In short, it's a much more interesting and energetic place than when I left, and I don't think its experience is unique.

And:

Harrisonburg is experiencing a fascinating range of interesting transitions:

(1) Growing from being a true small city (pop. now over 50,000, with rapid increase in the past 15 or so years);

(2) Transitioning from being a farming-market center to more of a college town (quite a cultural shift; the university, James Madison Univ., has grown significantly, and is an interesting thing to absorb);

(3) It has seen a significant transition to a more multi-cultural community -- the school system is close to being majority minority, and many languages are spoken -- again, very different from the traditional reality of historic Harrisonburg.

There are other tensions and opportunities. Basically, it is a city growing, but experiencing many different transitions in culture, political orientation, physical environment, economics, and demographics.

The question I have is this: Are smaller cities better, worse, or differently able to accommodate significant change than larger cities?

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James Fallows is a national correspondent for The Atlantic and has written for the magazine since the late 1970s. He has reported extensively from outside the United States and once worked as President Carter's chief speechwriter. His latest book is China Airborne. More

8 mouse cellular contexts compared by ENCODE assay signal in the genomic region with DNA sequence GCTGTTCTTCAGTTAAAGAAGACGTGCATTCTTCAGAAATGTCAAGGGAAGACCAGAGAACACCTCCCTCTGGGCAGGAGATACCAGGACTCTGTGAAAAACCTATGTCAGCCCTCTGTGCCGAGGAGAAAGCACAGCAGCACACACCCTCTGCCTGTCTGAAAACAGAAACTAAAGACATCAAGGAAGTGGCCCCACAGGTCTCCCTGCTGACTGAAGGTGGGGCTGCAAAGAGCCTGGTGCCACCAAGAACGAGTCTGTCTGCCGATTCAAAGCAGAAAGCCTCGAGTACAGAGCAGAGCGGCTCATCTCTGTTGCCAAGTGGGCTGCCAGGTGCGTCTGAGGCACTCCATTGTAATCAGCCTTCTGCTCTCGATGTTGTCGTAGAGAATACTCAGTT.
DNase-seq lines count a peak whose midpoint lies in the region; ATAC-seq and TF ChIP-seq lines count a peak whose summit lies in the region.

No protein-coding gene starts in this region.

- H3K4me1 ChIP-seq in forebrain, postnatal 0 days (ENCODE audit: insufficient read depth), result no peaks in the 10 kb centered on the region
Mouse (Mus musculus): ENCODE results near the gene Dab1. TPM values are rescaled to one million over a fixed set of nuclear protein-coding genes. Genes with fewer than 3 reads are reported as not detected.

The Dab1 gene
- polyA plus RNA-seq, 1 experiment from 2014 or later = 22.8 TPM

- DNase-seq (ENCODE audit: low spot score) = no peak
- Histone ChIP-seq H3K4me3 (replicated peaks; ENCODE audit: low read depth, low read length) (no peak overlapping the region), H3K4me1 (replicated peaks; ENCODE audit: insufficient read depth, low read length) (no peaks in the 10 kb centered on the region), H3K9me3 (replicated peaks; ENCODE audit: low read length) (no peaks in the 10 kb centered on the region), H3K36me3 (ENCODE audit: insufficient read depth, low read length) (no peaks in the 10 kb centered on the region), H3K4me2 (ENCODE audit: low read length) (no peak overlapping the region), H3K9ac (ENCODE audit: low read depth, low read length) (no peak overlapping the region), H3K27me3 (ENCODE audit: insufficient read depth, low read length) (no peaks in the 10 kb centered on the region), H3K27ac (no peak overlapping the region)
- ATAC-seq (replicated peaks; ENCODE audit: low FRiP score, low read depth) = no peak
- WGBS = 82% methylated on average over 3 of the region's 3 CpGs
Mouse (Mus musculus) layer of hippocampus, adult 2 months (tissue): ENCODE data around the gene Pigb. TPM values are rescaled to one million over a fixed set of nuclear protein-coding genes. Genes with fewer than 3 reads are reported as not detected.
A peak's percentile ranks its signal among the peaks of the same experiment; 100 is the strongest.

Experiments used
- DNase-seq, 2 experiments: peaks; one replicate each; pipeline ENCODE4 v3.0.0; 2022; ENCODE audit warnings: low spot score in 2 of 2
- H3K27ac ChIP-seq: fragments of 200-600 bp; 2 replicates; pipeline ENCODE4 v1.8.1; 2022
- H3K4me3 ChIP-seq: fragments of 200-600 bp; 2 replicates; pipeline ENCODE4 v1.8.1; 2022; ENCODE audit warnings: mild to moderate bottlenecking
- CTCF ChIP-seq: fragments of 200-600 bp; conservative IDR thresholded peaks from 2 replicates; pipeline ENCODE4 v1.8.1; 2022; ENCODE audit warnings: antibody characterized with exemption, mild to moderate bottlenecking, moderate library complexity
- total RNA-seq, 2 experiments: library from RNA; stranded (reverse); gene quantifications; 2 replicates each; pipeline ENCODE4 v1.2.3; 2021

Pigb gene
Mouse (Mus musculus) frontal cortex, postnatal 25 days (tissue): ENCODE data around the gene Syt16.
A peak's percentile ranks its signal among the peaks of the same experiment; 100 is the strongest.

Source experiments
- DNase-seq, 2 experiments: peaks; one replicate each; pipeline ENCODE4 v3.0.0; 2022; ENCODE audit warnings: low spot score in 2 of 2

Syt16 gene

James Fallows is based in Washington as a national correspondent for The Atlantic. He has worked for the magazine for nearly 30 years and in that time has also lived in Seattle, Berkeley, Austin, Tokyo, Kuala Lumpur, Shanghai, and Beijing. He was raised in Redlands, California, received his undergraduate degree in American history and literature from Harvard, and received a graduate degree in economics from Oxford as a Rhodes scholar. In addition to working for The Atlantic, he has spent two years as chief White House speechwriter for Jimmy Carter, two years as the editor of US News & World Report, and six months as a program designer at Microsoft. He is an instrument-rated private pilot. He is also now the chair in U.S. media at the U.S. Studies Centre at the University of Sydney, in Australia.

Fallows has been a finalist for the National Magazine Award five times and has won once; he has also won the American Book Award for nonfiction and a N.Y. Emmy award for the documentary series Doing Business in China. He was the founding chairman of the New America Foundation. His recent books Blind Into Baghdad (2006) and Postcards From Tomorrow Square (2009) are based on his writings for The Atlantic. His latest book is China Airborne. He is married to Deborah Fallows, author of the recent book Dreaming in Chinese. They have two married sons.

Fallows welcomes and frequently quotes from reader mail sent via the "Email" button below. Unless you specify otherwise, we consider any incoming mail available for possible quotation -- but not with the sender's real name unless you explicitly state that it may be used. If you are wondering why Fallows does not use a "Comments" field below his posts, please see previous explanations here and here.